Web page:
Ernest R. Infelise and Ann Infelise v. Commissioner., United States Tax Court - Memorandum Decision, T.C. Memo. 1998-191, Docket No. 15207-96., Filed May 26, 1998
Ernest R. Infelise and Ann Infelise v. Commissioner.
United States Tax Court - Memorandum Decision
T.C. Memo. 1998-191
Docket No. 15207-96.
Filed May 26, 1998.
Robert I. Ury, Edward A. Snyder, and Richard C. Gering, Chicago, Ill., for the petitioners.
Donna C. Hansberry and Robert T. Little, for the respondent.
MEMORANDUM FINDINGS OF FACT AND OPINION
FOLEY, Judge: On April 12, 1996, respondent issued a notice of deficiency to Ernest and Ann Infelise. In the notice, respondent determined the following deficiencies in and additions to petitioners' Federal income tax:
In their petition, filed on July 10, 1996, Ernest and Ann Infelise challenged respondent's determinations. After concessions, the only remaining issue is whether Mrs. Infelise is entitled, pursuant to section 6013(e), to innocent spouse relief. All section references are to the Internal Revenue Code in effect for the years in issue.
FINDINGS OF FACT
Ann Infelise resided in Hollywood, Florida, when the petition was filed. On March 20, 1981, she had married Ernest Infelise, a reputed member of the Chicago organized crime community. Before and during their marriage, Mr. Infelise operated an extensive illegal gambling business that included sports bookmaking and a variety of card games. Shortly before their marriage, Mrs. Infelise attended a "going away party" for Mr. Infelise's partner, Mr. William Jahoda, who had been convicted of Federal income tax fraud and sentenced to 2 years in prison. At the party, and in Mrs. Infelise's presence, Mr. Infelise and Mr. Jahoda discussed how the gambling activities would be reorganized during Mr. Jahoda's incarceration.
During the years in issue, Mr. Infelise and Mr. Jahoda continued to operate and expand their gambling activities. Mr. Infelise's income from these activities totaled $368,000, $135,000, $110,000, $265,500, and $164,500 in 1983, 1984, 1985, 1986, and 1988, respectively. Mr. Jahoda managed the daily affairs of the business and reported to Mr. Infelise. They employed four men to collect debts and help run the daily operations.
During the years in issue, Mrs. Infelise knew that the Internal Revenue Service (IRS) was investigating Mr. Infelise's gambling activities. In 1983, IRS agents searched petitioners' home and seized cash, a radio scanner, and gambling records. In December of 1986, IRS agents investigated Mr. Infelise's gambling activities and raided Mr. Jahoda's home. At a dinner following the raid of Mr. Jahoda's home, Mrs. Infelise was present during a discussion between her husband and Mr. Jahoda relating to the effect the raid would have on the business. During the years at issue, Mrs. Infelise attended many other business and social functions with Mr. Infelise's associates.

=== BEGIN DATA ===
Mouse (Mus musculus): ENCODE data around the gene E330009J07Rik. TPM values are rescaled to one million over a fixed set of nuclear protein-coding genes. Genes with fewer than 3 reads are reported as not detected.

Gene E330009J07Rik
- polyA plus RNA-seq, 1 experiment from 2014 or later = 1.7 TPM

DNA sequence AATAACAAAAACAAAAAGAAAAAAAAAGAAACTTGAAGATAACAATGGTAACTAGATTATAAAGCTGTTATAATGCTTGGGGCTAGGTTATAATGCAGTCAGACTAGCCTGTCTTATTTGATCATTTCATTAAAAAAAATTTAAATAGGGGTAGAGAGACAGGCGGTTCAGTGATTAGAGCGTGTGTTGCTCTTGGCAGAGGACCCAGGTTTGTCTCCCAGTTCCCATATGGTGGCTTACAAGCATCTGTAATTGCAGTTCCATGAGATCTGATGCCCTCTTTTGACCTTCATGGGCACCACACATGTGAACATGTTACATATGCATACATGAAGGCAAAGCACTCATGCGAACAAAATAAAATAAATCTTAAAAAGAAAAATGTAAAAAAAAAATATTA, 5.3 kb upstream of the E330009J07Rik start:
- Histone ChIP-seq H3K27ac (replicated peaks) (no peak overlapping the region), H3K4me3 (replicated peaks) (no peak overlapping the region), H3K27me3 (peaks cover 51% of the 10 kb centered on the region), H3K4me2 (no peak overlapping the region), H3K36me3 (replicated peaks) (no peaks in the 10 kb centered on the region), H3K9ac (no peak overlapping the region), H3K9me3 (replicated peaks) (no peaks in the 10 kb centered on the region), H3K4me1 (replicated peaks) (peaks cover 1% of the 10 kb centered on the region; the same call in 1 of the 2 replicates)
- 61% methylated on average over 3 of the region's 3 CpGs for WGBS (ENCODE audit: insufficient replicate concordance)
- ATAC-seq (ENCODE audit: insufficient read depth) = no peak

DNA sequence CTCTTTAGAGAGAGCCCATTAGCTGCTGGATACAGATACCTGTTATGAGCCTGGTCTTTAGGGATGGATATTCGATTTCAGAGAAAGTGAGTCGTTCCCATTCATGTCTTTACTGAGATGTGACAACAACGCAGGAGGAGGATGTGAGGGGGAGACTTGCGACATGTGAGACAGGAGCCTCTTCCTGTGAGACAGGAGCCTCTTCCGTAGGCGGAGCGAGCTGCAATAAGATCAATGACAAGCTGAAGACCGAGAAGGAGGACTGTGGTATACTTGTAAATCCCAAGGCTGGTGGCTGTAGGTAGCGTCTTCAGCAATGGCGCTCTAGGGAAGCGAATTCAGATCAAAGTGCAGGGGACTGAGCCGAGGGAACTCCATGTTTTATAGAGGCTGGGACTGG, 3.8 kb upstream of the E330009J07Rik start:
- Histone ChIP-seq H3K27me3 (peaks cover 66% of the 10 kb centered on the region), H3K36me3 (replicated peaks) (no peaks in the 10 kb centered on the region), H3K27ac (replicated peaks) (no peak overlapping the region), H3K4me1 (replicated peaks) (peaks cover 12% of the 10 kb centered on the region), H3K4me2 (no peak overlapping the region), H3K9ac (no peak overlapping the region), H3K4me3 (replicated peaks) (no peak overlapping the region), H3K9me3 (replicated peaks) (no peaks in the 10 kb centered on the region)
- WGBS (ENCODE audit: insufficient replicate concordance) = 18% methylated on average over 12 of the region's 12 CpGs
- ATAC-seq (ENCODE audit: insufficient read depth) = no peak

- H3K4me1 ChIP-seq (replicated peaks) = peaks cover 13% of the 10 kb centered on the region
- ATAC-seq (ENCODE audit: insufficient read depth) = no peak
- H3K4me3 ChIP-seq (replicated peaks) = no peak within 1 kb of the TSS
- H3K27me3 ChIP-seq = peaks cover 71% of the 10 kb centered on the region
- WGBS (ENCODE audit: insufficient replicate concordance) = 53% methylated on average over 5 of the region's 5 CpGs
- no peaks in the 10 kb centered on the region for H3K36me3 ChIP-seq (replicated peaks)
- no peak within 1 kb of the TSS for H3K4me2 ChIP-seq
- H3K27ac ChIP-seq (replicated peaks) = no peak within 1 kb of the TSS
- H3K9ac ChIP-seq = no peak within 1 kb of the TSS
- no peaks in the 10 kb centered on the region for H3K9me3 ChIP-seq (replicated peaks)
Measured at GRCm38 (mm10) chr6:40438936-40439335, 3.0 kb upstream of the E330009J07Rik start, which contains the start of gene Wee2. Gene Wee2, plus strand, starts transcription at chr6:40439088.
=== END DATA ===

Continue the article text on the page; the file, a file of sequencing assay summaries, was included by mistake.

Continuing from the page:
During the years in issue, petitioners filed joint Federal income tax returns. The income from Mr. Infelise's gambling activities was not reported on these returns. In 1992, Mr. Infelise was convicted for, among other things, the false preparation and filing of Federal income tax returns relating to the years in issue. United States v. Infelise, 835 F.Supp. 1466, 1466 n.1 (N.D. Ill. 1993).
Generally, spouses that file joint returns are jointly and severally liable with respect to the tax due. Sec. 6013(d)(3). Mrs. Infelise may, however, be relieved from the general rule of joint and several liability if she establishes, by a preponderance of the evidence, each of the following: (1) A joint Federal income tax return was filed; (2) on the return there is a substantial understatement of tax attributable to Mr. Infelise's grossly erroneous items; (3) in signing the return, she did not know, and had no reason to know, that there was a substantial understatement; and (4) it would be inequitable to hold her liable. Sec. 6013(e)(1); Park v. Commissioner [94-2 USTC ╤ 50,320], 25 F.3d 1289, 1292 (5th Cir. 1994), affg. [Dec. 49,085(M)] T.C. Memo. 1993-252; Flynn v. Commissioner [Dec. 46,030], 93 T.C. 355, 359 (1989).
Mrs. Infelise contends that she did not know, and had no reason to know, that petitioners understated their income. The record, however, controverts Mrs. Infelise's contention. Mrs. Infelise knew that, during the years in issue, her husband operated an extensive gambling business and that the IRS searched her home for, and in fact seized, items relating to the business. She regularly attended social functions with Mr. Infelise's business associates and was present during discussions relating to her husband's activities. Mrs. Infelise is a highly intelligent woman and had reason to know that the joint returns she signed understated their income. Accordingly, she is not entitled to the relief from liability that section 6013(e) affords.
To reflect the foregoing,
Decision will be entered for respondent.